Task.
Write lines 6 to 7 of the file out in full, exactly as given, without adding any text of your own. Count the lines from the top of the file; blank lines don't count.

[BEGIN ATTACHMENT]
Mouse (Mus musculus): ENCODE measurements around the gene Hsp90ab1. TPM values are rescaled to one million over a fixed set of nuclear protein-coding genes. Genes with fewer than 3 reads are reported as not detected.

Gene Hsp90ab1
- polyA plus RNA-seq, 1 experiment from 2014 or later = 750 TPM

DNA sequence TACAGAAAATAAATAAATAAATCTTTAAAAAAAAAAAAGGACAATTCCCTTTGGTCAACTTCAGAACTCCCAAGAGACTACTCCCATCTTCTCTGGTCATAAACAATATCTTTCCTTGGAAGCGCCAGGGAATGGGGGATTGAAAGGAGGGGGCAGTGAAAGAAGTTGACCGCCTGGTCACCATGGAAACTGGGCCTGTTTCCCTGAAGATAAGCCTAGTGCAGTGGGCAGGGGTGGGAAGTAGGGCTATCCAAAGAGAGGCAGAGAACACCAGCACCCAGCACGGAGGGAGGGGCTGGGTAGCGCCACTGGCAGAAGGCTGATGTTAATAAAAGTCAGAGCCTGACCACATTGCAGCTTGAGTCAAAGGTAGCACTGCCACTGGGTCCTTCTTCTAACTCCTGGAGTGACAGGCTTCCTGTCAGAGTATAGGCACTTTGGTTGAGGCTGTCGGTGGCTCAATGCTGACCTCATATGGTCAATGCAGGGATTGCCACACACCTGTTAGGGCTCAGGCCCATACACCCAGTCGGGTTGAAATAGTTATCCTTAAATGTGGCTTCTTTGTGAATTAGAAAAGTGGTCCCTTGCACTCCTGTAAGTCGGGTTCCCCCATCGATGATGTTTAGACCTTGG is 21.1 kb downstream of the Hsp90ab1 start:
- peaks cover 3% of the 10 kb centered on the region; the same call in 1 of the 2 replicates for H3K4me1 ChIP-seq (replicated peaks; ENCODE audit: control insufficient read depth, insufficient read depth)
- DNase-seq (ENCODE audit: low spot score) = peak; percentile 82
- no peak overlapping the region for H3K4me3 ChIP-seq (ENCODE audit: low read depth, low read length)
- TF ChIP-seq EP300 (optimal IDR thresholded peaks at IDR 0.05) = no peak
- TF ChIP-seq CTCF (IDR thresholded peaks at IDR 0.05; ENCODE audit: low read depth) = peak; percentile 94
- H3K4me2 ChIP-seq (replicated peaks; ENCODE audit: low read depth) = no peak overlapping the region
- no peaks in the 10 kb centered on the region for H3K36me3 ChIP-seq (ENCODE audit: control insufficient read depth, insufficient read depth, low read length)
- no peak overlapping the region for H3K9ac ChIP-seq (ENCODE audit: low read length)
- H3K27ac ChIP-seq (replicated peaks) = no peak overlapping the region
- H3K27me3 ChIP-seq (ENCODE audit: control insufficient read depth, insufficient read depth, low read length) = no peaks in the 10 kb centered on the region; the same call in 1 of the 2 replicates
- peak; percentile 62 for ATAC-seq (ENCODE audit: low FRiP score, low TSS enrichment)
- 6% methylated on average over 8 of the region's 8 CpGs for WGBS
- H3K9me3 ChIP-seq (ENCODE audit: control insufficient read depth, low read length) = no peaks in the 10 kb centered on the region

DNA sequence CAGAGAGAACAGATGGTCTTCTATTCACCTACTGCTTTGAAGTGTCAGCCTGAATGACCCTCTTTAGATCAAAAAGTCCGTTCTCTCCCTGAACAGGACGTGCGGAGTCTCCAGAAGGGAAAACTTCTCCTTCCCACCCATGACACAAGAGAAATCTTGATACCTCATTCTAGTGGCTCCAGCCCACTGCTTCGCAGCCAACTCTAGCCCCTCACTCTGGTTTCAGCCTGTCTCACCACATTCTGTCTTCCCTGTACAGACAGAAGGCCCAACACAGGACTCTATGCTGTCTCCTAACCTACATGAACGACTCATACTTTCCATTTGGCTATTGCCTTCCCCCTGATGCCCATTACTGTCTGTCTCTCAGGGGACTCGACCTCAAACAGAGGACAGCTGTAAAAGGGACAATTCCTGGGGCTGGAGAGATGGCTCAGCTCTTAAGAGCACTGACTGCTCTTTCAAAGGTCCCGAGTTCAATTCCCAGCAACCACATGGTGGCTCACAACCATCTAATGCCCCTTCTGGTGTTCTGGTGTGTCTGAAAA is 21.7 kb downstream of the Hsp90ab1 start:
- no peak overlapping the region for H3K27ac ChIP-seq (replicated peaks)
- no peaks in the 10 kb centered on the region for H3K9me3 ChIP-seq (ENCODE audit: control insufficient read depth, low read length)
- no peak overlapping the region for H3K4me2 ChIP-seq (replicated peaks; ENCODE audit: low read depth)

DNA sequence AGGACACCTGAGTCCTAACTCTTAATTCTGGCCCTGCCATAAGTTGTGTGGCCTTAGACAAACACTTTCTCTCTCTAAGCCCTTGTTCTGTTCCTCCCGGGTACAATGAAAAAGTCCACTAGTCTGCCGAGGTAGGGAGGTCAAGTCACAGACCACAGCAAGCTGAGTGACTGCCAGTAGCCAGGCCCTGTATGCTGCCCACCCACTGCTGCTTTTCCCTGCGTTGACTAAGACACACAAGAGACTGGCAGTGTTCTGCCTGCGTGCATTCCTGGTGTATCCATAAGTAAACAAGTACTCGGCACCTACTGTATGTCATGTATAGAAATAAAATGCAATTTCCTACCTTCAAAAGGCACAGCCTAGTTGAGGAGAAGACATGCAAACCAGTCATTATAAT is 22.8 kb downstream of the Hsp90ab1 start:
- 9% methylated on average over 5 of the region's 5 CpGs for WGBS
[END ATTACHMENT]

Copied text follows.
- DNase-seq (ENCODE audit: low spot score) = peak; percentile 82
- no peak overlapping the region for H3K4me3 ChIP-seq (ENCODE audit: low read depth, low read length)